So we’ve been here a few weeks and what have we noticed thus far? What’s new, what’s unexpected, what’s different, what’s surprising?
I think the top of the list is the different pace of life: much slower. You drive slower, you eat slower, and if you’re trying to speak Spanish, you talk slower. Its not just the difference between living in a big city (like Washington DC) and a small town. I grew up in a small town, and even when we lived in the city, we visited several small towns every year.
People seem more present in the moment, and not in a great hurry to the next thing on their agenda. I have seen some locals walking glued to a smartphone, and even a few driving that way, but nowhere near the number back in the States. Drivers let other cars into line, pull right to let others pass on a narrow road, or even let someone cut a long queue by driving on the shoulder. I think the concept is: if you’re in a big hurry, you must have a good reason, and the rest of us are just glad we are not in a hurry.
That “being in the moment” is not only a function of time, its also a function of simply being. Since people are present with one another, there seems to be a real attempt to have higher quality interactions with each other. For example, workers want to be good at what they do, and want you to recognize them for their quality. So far, I have met several everyday workmen: delivering my furniture, gardening, installing or fixing appliances in my house. They don’t have that “wish I was doing something else” look I was familiar with, and they seemed genuinely interested in whether I approved of how and what they were doing for me.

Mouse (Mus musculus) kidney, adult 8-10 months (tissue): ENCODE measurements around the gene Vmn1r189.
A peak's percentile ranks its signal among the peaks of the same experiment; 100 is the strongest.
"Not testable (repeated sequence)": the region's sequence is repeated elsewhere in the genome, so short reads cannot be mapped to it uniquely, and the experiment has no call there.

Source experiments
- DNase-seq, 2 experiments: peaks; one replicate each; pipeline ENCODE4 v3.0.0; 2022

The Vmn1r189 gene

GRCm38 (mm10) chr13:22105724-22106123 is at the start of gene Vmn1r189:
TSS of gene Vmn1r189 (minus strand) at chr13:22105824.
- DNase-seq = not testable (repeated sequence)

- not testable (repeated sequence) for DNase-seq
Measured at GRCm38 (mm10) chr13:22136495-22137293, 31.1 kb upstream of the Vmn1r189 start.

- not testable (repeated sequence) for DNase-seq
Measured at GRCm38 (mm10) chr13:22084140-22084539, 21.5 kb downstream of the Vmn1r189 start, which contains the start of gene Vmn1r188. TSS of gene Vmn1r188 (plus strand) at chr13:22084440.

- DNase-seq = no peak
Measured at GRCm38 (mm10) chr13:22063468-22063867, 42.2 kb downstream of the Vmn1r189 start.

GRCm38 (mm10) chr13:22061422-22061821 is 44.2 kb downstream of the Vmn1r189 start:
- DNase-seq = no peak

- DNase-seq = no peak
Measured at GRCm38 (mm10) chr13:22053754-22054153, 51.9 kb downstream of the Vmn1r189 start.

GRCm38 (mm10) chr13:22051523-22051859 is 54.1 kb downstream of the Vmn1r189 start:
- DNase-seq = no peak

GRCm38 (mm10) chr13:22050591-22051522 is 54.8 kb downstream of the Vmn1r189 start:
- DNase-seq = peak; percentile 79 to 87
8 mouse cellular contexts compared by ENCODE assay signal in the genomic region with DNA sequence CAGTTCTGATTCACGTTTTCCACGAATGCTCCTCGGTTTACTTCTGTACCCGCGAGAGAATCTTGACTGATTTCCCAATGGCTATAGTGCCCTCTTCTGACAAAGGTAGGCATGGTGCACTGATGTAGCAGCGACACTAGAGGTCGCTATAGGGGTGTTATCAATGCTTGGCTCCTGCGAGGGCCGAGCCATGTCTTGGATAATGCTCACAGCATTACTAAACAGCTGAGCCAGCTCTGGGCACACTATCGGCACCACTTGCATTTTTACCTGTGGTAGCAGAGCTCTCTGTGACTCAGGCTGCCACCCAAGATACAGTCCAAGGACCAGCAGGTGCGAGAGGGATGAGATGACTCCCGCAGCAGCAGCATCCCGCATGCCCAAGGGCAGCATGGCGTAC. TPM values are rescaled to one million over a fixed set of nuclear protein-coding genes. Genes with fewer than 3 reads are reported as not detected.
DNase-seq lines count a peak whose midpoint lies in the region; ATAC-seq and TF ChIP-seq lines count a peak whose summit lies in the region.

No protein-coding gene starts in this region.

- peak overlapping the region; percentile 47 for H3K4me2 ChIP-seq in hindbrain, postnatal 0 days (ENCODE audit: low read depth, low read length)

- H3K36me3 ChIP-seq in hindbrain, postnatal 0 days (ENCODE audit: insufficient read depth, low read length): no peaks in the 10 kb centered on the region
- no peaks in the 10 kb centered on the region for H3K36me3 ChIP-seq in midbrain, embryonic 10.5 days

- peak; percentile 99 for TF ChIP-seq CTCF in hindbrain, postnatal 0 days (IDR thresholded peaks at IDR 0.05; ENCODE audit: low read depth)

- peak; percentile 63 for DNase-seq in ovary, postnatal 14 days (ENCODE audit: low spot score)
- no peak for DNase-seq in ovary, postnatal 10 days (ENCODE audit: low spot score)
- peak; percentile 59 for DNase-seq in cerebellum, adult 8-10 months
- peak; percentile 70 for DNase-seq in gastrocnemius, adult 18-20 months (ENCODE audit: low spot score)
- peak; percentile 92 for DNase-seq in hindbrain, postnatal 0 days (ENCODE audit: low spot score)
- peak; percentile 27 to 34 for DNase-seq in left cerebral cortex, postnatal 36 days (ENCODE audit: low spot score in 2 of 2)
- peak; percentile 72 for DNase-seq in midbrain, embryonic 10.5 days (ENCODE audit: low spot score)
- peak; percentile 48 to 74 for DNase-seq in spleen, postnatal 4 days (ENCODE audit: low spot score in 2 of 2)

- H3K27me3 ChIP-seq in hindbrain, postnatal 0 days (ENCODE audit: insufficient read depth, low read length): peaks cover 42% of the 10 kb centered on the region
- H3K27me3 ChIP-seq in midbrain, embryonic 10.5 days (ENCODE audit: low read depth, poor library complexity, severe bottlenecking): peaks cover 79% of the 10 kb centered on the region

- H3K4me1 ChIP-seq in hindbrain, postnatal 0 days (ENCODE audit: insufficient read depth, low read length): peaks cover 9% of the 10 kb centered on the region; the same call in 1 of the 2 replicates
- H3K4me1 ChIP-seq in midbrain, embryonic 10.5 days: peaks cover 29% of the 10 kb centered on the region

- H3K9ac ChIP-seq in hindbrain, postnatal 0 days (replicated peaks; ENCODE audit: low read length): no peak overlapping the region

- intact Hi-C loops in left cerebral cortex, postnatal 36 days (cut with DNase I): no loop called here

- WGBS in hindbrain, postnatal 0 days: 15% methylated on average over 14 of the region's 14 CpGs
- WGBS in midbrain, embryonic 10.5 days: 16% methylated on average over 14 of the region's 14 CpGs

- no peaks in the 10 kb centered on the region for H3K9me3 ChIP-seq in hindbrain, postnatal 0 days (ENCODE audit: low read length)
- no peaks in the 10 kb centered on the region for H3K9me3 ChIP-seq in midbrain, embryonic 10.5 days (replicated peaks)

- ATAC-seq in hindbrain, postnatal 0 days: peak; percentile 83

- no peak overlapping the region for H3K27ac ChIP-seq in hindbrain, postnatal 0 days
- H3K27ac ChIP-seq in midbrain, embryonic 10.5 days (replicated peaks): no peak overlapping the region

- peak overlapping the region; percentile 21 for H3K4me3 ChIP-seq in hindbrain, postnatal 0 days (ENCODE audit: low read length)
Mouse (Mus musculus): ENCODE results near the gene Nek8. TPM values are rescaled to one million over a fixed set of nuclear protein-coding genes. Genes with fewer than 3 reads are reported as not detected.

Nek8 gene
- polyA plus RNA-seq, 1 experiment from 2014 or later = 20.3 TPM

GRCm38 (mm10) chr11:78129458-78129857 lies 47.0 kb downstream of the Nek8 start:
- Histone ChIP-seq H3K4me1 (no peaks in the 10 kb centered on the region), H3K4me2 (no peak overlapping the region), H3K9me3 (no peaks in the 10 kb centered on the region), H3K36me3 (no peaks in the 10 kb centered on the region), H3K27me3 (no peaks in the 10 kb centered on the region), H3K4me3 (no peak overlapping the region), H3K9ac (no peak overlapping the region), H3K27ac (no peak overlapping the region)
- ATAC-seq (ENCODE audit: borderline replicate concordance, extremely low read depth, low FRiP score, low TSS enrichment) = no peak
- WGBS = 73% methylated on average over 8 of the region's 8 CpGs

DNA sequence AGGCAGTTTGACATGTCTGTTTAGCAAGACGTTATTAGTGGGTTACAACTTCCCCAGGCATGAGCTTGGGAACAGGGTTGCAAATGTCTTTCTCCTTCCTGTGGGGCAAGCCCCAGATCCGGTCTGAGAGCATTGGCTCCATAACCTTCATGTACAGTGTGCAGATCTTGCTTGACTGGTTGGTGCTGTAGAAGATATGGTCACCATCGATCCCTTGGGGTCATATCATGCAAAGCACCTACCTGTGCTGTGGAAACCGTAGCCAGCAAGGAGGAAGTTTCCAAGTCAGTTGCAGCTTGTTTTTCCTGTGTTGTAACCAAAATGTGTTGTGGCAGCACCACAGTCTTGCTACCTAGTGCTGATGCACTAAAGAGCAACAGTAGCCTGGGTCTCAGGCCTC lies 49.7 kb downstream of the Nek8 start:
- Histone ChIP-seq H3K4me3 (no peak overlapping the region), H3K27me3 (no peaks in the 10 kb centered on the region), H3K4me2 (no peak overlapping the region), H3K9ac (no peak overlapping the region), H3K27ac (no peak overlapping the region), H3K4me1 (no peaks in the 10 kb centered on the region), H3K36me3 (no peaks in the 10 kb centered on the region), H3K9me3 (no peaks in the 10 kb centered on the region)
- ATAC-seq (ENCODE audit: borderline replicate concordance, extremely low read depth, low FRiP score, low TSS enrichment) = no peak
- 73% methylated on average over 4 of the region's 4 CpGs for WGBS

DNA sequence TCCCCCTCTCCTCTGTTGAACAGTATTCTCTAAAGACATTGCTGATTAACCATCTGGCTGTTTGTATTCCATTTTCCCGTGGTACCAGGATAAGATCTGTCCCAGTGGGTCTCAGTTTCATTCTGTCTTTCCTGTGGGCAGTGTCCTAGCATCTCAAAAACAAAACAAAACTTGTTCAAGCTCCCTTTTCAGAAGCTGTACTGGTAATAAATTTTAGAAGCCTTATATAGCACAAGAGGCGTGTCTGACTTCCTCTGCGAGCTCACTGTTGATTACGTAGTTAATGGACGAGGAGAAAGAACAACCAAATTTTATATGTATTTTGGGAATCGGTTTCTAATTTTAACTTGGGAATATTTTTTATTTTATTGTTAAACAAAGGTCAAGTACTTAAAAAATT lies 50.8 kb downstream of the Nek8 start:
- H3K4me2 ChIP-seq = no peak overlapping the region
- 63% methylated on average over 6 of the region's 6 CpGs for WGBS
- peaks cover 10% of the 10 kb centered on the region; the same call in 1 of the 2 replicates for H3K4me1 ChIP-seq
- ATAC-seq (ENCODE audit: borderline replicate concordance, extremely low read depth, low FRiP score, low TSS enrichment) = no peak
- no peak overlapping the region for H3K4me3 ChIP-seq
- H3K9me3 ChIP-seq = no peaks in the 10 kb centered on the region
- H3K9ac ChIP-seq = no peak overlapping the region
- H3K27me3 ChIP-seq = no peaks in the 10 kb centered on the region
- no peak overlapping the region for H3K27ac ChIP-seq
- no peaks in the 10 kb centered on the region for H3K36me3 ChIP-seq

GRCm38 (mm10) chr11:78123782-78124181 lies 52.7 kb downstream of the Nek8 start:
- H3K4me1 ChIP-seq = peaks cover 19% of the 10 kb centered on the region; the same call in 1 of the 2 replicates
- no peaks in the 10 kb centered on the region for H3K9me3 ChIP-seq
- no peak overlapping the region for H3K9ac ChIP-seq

One example: we arranged for an electrician to fix our laundry room’s fluorescent lights, which were buzzing and blinking. It gave the room the look of a creepy abandoned lab in a sci-fi movie. When he came on Saturday, he realized I didn’t even have a ladder for him to use to get up at the light. “No problemo,” he tells me, and leaves to find a ladder and return. I hoped it was just an issue of bad bulbs, but when he returned, he showed me that the bulbs worked in some sockets and not in others, so it was the step-down transformer attached to the lights that needed to be replaced. He suggested the fixtures were pretty old, and who wants fluorescent lights anyway, so he offered to go to the store and buy replacement lights for me.
On Monday he e-mails me photos of different options from the store. We choose the same basic light, but he explains he can switch out the internals so the light works off a regular bulb: Great! When he arrives Tuesday to install the lights, he realizes the new regular bulb won’t fit inside the old cover. So he takes the lights back to his house where he has the tools to carve a hollow out of the plastic so it will fit. Then he returns to my place, installs the lights and sweeps the floor of the laundry room.
As he is about to leave, he asks if I smell gas. I say no, but he says he could smell it pretty strong, and he has been in my laundry room for several hours over several days. He asks for some dish soap, and he checks the gas connection and it bubbles, indicating a leak. He borrows a wrench I have and tightens the connection and its fixed. No charge.
Now stateside, I would have been installing the lights (with much swearing), or if I contracted someone else to do it, there would have been teeth-gnashing about bulbs, the lights, etc. Oh and don’t even think of fixing the gas leak!
It was not the most efficient process, obviously. But the lights got replaced, everything works, and the electrician showed off some real “McGyver” skills. Everybody went home happy.